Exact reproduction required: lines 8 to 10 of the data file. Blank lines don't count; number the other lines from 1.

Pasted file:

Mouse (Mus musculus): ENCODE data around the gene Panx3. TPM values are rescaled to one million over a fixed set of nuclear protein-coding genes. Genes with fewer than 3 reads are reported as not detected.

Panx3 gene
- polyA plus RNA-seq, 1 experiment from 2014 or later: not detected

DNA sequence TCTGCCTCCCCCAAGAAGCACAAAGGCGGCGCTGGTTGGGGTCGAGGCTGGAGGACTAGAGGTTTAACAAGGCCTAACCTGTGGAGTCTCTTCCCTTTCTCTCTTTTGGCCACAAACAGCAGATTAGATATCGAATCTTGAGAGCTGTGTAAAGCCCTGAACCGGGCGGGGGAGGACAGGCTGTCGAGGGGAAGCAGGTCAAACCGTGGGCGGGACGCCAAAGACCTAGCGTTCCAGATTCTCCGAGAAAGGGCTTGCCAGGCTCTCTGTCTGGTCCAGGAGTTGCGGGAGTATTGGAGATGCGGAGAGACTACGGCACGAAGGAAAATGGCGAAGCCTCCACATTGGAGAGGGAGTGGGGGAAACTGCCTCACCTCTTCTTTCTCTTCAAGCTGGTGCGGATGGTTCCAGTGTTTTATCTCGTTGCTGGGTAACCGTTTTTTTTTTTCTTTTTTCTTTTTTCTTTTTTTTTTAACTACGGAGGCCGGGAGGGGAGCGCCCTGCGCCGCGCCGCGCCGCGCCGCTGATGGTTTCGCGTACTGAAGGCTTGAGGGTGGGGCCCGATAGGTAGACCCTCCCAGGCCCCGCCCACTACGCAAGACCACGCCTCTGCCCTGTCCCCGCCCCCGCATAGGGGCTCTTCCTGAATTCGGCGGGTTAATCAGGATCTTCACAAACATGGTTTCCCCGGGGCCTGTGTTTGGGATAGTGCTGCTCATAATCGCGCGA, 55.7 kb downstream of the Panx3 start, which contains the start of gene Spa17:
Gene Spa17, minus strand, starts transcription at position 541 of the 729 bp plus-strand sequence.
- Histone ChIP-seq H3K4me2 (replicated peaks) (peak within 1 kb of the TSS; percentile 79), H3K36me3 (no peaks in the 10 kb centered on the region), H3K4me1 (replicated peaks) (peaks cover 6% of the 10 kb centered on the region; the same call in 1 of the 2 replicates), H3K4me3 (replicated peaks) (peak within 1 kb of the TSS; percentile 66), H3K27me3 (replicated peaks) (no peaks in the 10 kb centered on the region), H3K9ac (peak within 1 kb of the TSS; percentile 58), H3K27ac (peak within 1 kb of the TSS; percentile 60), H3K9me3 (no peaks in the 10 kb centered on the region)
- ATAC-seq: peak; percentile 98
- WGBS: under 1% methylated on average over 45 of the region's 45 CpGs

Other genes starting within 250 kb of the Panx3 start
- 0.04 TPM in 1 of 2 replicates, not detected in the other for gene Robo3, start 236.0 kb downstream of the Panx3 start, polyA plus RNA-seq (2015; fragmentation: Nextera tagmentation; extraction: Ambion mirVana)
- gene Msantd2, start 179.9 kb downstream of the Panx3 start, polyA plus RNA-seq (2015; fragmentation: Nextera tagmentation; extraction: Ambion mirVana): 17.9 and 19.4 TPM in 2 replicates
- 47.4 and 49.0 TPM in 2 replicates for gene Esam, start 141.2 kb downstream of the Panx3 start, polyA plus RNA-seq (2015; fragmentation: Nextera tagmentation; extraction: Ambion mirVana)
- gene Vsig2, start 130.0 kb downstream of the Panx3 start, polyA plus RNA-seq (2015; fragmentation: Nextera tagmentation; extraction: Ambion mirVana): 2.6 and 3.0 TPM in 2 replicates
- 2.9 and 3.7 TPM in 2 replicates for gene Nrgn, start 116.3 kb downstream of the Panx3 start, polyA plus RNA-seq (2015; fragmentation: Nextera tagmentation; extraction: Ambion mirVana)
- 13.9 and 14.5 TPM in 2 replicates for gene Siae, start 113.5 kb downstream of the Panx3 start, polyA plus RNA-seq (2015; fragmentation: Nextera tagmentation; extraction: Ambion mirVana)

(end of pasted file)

- WGBS: under 1% methylated on average over 45 of the region's 45 CpGs

Other genes starting within 250 kb of the Panx3 start
- 0.04 TPM in 1 of 2 replicates, not detected in the other for gene Robo3, start 236.0 kb downstream of the Panx3 start, polyA plus RNA-seq (2015; fragmentation: Nextera tagmentation; extraction: Ambion mirVana)